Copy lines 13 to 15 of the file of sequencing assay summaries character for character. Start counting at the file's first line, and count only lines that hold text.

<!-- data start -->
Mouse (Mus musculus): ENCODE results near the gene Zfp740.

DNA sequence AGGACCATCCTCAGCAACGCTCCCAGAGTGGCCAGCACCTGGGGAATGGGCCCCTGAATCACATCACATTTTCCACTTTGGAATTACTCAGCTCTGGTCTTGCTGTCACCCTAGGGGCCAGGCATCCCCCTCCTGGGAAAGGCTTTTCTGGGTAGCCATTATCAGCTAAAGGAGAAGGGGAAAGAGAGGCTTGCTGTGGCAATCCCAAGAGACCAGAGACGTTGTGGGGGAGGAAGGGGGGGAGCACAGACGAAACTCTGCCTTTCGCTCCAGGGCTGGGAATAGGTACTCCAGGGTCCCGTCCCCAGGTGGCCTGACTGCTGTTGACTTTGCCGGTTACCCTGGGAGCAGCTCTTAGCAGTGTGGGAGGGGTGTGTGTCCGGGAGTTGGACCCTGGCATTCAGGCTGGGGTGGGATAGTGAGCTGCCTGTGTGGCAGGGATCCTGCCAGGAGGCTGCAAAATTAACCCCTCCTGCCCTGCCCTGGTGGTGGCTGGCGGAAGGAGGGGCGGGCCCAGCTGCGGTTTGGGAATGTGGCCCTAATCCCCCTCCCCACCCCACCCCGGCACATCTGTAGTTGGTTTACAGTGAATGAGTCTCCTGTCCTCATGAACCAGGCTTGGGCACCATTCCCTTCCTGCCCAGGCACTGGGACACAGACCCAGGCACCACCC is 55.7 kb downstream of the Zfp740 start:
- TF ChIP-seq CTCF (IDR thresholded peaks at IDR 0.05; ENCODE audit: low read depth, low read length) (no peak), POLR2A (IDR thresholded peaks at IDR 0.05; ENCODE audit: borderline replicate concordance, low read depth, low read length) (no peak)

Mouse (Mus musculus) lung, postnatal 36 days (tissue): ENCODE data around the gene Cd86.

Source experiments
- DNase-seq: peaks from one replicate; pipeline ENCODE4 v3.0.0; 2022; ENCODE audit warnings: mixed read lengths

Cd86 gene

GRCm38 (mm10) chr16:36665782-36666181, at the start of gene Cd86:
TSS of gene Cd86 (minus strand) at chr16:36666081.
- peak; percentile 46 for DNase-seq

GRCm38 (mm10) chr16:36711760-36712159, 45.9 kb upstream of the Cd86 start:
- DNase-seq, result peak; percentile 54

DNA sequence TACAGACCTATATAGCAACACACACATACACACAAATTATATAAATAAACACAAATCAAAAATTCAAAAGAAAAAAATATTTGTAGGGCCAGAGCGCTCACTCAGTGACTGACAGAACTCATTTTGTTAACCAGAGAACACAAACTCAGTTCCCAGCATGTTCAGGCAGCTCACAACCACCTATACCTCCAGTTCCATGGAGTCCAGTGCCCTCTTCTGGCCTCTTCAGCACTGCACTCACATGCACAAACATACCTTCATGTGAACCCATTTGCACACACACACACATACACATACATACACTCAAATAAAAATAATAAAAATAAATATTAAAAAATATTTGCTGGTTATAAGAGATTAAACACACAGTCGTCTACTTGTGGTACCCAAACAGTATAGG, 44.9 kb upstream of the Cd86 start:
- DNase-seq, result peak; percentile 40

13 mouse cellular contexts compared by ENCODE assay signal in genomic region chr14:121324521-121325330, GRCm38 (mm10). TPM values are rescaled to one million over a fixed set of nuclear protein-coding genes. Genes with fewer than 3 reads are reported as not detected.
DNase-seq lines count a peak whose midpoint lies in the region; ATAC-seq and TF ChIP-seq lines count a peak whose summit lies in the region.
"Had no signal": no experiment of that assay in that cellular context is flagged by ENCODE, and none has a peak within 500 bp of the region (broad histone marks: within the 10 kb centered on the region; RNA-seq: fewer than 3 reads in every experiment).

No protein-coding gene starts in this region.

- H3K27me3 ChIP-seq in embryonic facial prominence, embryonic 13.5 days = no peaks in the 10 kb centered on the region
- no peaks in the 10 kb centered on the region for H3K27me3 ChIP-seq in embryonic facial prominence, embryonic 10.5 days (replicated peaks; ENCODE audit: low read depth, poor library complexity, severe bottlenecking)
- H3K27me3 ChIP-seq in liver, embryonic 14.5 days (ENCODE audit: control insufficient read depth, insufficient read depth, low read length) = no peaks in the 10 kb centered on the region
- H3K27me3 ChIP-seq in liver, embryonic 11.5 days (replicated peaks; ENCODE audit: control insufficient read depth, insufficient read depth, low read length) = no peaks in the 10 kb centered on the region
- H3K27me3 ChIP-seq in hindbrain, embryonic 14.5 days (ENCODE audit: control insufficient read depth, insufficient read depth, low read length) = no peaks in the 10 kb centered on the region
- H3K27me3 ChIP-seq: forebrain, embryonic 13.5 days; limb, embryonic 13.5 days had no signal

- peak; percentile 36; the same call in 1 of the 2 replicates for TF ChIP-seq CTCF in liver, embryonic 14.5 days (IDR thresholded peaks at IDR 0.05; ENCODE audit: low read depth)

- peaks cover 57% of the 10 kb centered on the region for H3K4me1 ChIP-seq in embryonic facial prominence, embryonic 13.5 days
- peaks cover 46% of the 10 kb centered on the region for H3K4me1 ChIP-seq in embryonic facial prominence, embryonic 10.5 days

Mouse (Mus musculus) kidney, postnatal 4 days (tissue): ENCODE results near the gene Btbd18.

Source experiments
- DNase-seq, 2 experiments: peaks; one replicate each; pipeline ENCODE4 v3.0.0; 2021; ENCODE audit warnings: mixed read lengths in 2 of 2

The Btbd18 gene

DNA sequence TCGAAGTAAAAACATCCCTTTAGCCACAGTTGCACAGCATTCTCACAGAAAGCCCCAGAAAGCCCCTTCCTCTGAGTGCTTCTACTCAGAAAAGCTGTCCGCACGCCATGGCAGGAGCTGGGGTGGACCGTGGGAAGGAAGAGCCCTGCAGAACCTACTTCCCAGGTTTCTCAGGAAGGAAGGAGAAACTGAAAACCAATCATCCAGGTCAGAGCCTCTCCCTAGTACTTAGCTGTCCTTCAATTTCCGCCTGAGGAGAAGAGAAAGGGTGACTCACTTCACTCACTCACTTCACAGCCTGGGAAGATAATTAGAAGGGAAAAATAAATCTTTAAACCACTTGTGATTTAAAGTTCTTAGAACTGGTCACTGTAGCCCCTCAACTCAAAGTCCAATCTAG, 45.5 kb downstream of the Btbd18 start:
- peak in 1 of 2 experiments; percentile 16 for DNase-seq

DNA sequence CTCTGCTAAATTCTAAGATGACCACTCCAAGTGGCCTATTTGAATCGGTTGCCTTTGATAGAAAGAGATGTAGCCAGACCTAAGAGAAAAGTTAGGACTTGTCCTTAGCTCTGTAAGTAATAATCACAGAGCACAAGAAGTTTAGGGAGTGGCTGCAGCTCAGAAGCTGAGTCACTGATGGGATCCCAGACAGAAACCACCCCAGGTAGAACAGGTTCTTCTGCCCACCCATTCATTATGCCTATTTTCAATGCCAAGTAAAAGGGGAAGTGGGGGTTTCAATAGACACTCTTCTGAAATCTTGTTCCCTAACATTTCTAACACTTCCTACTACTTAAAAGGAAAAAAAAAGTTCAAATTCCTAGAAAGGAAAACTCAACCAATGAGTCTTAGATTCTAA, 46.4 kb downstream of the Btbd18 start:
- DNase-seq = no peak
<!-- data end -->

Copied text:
DNA sequence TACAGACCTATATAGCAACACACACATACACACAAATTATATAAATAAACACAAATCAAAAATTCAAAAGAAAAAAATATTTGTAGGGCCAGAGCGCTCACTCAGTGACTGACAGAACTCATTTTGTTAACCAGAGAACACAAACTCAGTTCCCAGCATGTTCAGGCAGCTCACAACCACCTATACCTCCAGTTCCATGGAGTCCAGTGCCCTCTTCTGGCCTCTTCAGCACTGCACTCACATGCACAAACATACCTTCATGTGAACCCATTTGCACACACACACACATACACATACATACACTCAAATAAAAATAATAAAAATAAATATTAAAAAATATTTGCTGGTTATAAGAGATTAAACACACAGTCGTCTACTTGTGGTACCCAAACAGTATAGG, 44.9 kb upstream of the Cd86 start:
- DNase-seq, result peak; percentile 40

13 mouse cellular contexts compared by ENCODE assay signal in genomic region chr14:121324521-121325330, GRCm38 (mm10). TPM values are rescaled to one million over a fixed set of nuclear protein-coding genes. Genes with fewer than 3 reads are reported as not detected.